At this point, we have a PdfViewer control capable of displaying our PDF, a GridControl capable of displaying page thumbnails and a class capable of generating those thumbnails. The only thing we need to do is actually tell our application to generate those thumbnails at runtime when a PDF is loaded into the viewer.

Create a handler for the the PdfViewer’s DocumentChanged event as this will be fired every time a document is loaded into the PdfViewer control. After that, it’s just a matter of looping through the pages of the PdfViewer and creating an instance of the PdfPage class for each:

/// <summary>
/// Document changed event handler for the PdfViewer control
/// </summary>
/// <param name="sender"></param>
/// <param name="e"></param>
private void pdfViewer1_DocumentChanged(object sender, DevExpress.XtraPdfViewer.PdfDocumentChangedEventArgs e)
    IList<PdfPage> documentPages = new List<PdfPage>(pdfViewer1.PageCount);

    for (int i = 1; i <= pdfViewer1.PageCount; i++)
        PdfPage documentPage = new PdfPage();
        documentPage.PageNumber = i;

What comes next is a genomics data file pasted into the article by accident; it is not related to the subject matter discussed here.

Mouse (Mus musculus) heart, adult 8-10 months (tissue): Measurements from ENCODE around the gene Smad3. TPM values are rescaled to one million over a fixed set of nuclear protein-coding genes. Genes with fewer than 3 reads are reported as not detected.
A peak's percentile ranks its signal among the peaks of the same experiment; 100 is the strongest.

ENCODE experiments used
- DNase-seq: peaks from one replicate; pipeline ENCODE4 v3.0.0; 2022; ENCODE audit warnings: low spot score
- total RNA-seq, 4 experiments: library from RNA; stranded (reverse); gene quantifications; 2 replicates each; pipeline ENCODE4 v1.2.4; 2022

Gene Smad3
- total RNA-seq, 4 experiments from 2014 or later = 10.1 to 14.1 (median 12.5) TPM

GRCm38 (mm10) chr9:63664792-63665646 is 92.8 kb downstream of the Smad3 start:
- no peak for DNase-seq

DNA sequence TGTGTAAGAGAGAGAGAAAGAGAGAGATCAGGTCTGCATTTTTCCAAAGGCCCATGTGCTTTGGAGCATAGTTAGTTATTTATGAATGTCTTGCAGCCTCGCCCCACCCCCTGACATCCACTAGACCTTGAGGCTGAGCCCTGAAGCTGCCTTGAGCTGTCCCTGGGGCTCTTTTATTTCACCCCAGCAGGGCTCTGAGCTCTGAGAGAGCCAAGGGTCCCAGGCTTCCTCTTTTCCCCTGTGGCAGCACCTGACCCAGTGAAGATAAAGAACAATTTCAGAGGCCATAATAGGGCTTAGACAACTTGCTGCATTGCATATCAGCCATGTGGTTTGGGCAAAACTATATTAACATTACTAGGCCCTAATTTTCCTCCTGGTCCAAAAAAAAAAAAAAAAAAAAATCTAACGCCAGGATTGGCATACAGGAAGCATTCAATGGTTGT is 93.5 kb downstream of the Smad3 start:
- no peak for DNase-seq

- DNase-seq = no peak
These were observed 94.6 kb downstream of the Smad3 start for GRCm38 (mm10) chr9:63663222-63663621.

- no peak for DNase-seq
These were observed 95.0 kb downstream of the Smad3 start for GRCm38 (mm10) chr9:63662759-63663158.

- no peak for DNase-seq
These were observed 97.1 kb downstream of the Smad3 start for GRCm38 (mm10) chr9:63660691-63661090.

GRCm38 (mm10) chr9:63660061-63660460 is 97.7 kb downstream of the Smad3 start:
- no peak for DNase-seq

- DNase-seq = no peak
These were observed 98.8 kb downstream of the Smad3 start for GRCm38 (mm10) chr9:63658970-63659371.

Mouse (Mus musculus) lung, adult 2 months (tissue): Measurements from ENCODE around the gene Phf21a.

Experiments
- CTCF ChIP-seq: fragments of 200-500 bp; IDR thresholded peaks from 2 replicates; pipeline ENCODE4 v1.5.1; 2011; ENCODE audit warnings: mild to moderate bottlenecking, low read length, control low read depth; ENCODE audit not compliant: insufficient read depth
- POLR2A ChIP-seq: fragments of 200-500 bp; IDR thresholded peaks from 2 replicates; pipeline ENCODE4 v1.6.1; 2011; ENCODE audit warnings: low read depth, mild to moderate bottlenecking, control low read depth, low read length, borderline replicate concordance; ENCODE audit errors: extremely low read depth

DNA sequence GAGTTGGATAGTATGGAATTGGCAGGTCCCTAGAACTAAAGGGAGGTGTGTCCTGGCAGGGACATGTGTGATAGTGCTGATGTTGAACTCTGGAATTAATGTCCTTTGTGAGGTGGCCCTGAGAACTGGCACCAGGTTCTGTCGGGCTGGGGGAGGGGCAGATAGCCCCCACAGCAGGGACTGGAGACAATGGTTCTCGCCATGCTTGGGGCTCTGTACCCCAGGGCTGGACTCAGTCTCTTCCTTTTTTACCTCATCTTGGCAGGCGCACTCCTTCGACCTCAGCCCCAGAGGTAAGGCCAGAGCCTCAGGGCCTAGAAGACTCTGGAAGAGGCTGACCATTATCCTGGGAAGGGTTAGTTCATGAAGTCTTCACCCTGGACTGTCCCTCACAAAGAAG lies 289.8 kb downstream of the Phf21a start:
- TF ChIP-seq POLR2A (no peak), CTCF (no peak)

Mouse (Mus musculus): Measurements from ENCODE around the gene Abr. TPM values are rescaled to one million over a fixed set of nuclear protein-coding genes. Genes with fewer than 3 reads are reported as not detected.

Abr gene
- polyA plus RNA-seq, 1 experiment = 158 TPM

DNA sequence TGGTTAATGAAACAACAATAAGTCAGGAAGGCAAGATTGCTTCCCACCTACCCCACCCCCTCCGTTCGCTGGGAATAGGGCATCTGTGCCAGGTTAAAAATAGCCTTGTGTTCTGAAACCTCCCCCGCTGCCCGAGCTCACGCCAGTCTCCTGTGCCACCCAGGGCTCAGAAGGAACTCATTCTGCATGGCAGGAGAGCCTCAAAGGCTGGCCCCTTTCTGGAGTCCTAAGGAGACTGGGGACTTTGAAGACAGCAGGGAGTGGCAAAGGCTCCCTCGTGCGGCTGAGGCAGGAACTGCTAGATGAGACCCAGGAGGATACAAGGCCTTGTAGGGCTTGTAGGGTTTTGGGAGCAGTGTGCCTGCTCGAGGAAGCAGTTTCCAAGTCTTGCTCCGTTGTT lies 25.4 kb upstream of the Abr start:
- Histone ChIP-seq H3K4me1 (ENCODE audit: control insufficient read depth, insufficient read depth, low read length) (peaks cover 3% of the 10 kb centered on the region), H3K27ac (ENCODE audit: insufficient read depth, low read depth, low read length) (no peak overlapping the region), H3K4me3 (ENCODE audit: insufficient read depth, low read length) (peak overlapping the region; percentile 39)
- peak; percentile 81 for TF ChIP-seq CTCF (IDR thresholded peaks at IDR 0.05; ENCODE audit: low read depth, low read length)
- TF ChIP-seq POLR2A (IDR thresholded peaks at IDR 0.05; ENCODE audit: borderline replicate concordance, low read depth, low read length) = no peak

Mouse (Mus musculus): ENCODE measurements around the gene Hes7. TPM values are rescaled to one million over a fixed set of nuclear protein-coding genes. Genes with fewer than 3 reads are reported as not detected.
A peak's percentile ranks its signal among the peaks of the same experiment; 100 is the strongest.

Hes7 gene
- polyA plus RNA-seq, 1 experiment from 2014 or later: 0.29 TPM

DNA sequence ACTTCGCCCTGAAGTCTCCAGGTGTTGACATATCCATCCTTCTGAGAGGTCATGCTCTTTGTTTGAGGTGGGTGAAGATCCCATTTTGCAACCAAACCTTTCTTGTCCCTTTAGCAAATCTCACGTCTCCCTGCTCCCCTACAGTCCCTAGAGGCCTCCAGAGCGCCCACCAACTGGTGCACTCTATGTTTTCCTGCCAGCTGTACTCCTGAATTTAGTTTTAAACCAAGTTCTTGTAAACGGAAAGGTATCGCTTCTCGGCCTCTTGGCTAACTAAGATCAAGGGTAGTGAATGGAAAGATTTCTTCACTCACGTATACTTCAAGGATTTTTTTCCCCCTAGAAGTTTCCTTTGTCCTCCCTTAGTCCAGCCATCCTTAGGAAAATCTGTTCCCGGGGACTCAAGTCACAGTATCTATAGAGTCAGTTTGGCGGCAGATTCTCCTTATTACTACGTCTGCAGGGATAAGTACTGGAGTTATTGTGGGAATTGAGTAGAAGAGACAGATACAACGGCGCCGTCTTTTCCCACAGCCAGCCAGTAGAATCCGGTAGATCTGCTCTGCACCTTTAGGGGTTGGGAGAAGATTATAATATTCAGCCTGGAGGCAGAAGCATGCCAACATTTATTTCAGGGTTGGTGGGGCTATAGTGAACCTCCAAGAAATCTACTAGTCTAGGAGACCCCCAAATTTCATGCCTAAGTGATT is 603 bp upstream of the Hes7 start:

}   //End the for() loop

    bindingSource1.DataSource = documentPages;

}   //End the pdfViewer1_DocumentChanged() method

Once that’s done, our GridControl will automatically show those page thumbnails when the application is run and a Pdf is loaded into the viewer.

The final step is to handle the WinExplorerView’s DoubleClick event:

/// <summary>
/// Double click event handler for the Thumbnails WinExplorerView
/// </summary>
/// <param name="sender"></param>
/// <param name="e"></param>
private void wvThumbnails_DoubleClick(object sender, EventArgs e)
    PdfPage currentPage = (wvThumbnails.GetFocusedRow() as PdfPage);

    pdfViewer1.CurrentPageNumber = currentPage.PageNumber;

}   //End the wvThumbnails_DoubleClick() method

This code simply takes the current row (thumbnail) from the thumbnail grid and casts it to an instance of our PdfPage class. Since the class is nice enough to keep track of its page number on our behalf, we can tell the PdfViewer to navigate to corresponding page.

And that’s all there is to it! Once small class, a couple of event handlers and we’re done. In an upcoming post, we’ll look at adding a few additional features to this application such as:

  • Allowing the user to change the thumbnail size
  • Synchronizing the thumbnail sidebar scroll position to the PdfViewer scroll position